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crystals in the glaze buckets

updated thu 3 feb 05


Linda Ferzoco on mon 31 jan 05

Here are some images of lithium crystals

Lori Richter on mon 31 jan 05

This has been discussed a couple times before - however, we'd like to =
offer someone the opportunity to take some of the crystals found in our =
glaze buckets and see if they can figure out what's "making them tick" - =
a chemical analysis?

Mug shots of the offenders can be viewed here:

Please bear in mind that I'm slightly camera challenged - still haven't =
figured out how to use the Macro-Mode on this thing.

The story:

A couple years ago we noticed crystals in 2 of our glaze buckets (2 =
majolica glazes that contained Lithium Carb.) that had been stored in a =
colder part of the room. =20

Most of the crystals were melted in warm water and added back into the =
buckets. The remaining crystals were given to the Chemistry department =
to dissolve and analyze. Unfortunately, we still have no clue what's =
happening - they can't seem to get past the sodium. =20

We've now discovered crystals in 3 more of our glazes as seen in the =
gallery. All 3 of these glazes use the same base - different colorants.

After coming back from the holiday break, we were changing out the glaze =
buckets and found these beauties! The crystals from the Glossy White =
are so fragile, they will probably make it to their destination in =
powder form. The Black ones are like tiles - but, come apart so easily =
that I couldn't rinse them for their portraits. However, the Yellow =
Clear lovelies are just that - HUGE!!! and thick and incredible to look =
at close up.

The glazes have been sitting, unstirred, for approximately 2 months with =
the heat down, so that it's fairly cool in the room.

All the crystals pictured were found sitting on top of the settled =
glazes, under the water line. There were numerous smaller crystals =
throughout the settled glaze. The boss feels that they grew larger on =
top due to the exposure to the water. Oddly enough, no crystals were =
found in the Clear glaze used as the base for these 3. Or, if there =
were any, I didn't notice them. The only time we find the crystals is =
when it's cold.

If some adventurous soul would like to take a closer look, I'll mail =
them a sample of each of the 3 crystals pictured if you'll provide me =
with a mailing address.

Thanks much,

Freeport, IL

Still the Chief Gofer, full-time PITA and General Nuisance

John Britt on mon 31 jan 05


Nice Crystals! Looks like you have a crystal factory there.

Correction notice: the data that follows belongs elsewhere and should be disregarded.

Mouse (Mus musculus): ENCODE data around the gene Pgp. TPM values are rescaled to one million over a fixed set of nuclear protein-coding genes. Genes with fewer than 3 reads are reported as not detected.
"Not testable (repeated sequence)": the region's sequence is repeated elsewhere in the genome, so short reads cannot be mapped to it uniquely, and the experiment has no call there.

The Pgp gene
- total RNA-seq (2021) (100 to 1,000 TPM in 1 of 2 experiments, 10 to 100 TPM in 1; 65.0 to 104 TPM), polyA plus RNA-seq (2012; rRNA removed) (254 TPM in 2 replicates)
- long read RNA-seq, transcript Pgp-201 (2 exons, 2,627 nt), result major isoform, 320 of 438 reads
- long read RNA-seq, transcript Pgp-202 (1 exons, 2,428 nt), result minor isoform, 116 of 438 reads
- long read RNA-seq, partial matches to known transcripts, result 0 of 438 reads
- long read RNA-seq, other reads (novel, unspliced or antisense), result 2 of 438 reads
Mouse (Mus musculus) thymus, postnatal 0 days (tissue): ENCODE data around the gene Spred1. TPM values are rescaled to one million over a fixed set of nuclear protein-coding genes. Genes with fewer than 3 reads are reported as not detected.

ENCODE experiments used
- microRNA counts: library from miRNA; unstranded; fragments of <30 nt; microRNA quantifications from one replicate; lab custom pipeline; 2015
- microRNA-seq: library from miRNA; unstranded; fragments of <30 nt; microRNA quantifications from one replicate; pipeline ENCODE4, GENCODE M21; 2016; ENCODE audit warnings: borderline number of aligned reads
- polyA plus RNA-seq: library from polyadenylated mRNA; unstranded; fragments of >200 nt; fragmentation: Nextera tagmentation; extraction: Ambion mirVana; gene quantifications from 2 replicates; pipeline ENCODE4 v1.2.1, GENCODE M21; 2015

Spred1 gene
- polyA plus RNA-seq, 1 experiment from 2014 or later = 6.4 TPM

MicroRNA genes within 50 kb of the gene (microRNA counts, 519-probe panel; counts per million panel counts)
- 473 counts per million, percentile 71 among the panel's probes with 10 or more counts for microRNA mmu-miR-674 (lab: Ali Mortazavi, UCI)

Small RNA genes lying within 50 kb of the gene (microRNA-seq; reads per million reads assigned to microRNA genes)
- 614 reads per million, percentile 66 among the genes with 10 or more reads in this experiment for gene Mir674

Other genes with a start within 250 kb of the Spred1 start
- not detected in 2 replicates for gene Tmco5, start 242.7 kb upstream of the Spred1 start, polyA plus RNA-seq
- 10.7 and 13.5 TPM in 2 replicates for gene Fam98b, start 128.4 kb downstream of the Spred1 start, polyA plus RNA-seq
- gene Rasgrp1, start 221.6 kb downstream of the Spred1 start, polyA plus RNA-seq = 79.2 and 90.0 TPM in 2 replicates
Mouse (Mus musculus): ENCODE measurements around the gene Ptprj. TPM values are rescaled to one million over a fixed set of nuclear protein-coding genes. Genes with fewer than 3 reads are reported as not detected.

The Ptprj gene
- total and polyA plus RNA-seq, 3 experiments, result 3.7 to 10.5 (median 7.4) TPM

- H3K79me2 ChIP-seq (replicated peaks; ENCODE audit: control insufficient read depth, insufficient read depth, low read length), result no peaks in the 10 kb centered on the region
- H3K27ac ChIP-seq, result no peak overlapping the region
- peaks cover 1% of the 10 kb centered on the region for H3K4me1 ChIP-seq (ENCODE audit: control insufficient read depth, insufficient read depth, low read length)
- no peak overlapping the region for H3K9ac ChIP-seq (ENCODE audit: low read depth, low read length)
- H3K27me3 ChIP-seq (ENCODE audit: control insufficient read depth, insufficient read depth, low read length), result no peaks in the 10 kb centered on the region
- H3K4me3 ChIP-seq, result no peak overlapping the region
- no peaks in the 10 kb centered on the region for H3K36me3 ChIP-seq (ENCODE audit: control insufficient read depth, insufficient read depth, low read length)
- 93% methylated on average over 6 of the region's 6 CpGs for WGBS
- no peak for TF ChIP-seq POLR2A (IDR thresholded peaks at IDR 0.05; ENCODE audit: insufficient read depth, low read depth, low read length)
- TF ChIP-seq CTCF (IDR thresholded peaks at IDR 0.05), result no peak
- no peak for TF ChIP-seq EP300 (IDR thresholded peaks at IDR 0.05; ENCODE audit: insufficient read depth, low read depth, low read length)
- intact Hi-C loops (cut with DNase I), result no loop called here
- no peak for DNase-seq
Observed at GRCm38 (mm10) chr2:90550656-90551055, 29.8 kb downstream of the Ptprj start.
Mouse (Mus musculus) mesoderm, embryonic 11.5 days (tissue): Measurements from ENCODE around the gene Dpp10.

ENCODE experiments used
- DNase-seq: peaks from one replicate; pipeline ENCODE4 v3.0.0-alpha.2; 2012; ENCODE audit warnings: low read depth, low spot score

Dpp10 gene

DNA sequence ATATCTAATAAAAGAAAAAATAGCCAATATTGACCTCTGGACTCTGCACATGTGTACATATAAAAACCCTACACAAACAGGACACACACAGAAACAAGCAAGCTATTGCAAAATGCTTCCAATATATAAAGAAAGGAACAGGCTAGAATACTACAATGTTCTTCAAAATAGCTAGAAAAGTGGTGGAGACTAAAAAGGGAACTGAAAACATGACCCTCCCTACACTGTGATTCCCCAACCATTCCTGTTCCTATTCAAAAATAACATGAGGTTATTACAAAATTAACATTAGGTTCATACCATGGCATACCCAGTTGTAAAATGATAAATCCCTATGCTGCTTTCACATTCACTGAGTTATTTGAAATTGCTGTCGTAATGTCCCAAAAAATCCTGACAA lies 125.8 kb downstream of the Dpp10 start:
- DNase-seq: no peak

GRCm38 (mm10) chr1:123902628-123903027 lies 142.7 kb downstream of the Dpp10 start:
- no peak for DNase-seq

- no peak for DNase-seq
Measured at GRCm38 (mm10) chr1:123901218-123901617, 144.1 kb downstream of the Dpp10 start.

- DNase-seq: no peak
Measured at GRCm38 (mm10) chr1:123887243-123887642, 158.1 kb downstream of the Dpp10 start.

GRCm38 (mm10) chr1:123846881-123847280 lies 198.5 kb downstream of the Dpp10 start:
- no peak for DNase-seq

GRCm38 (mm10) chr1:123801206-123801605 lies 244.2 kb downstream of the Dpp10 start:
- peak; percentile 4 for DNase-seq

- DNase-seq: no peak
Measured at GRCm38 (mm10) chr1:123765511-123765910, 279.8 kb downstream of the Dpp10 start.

I have an article on the subject in the Jan/Feb 2005 issue of Ceramics
Review which will tell you all you want to know. As you know this has been
discussed on Clayart many times and Tom Buck and Michael Banks have said
that they were Lithium Tetraborate crystals. I had my analyzed by X-ray
Diffraction (XRD) and found that some did contain a type of borax (Na2B4O5
(OH)4=958H2O), while others contained lithium borate hydrate (Li2B2O4=9516H2=
along with miscellaneous minerals like quartz, feldspars and trace

Hope it helps,

John Britt

John Britt on mon 31 jan 05

Another interesting thing about these crystals is that they dry out if
taken out of the glaze bucket and become brittle over time. When touched
they will just fall to dust. Seems that they need water to keep the
crystal intact. (I think I remember that opals also need to be kept wet?)

John Britt

Wes Rolley on tue 1 feb 05

Louis Katz wrote:

All of this talk of crystals in the glaze bucket reminds me of something
I read a long time ago, about the worlds largest crystal of spodumene.
I looked it up again and found a reference here ( ) but no

The single crystal was 12.7 x 1.7 meters and weighed 90 tons.

A bit too big for a glaze bucket.

Louis Katz on tue 1 feb 05

Hi Lori
My guess is the glaze has Lithium and Boron in it. Usually Gertsley B.,
or Cadycal. I would guess the lithium is the carbonate.
If these guesses are correct try recalculating the glaze with a frit,
and if possible Spodumene. If the boron is too high for this option,
try a different recipe.
Option 2 is to remix the glaze every few months and fill up the

If this is Lithium Borate (just a guess on my part) here is a link:

On Jan 31, 2005, at 6:40 PM, Lori Richter wrote:


Shawn McGuire on tue 1 feb 05

Funny, I too have had crystals appear in my glaze this past week. Little
hexigonal flakes. I have used this same glaze before and never had this happen,
I suspect that the temp. in my studio has something to do with it, it's damn
cold here in upstate NY. I actually proceeded to glaze about a half a kiln
load worth of pots with this glaze, partly because I wanted to see if something
interesting might happen and mostly because I was in a hurry. The kiln is
cooling now so I can report back tomorrow with results, although I suspect I
may be disappointed.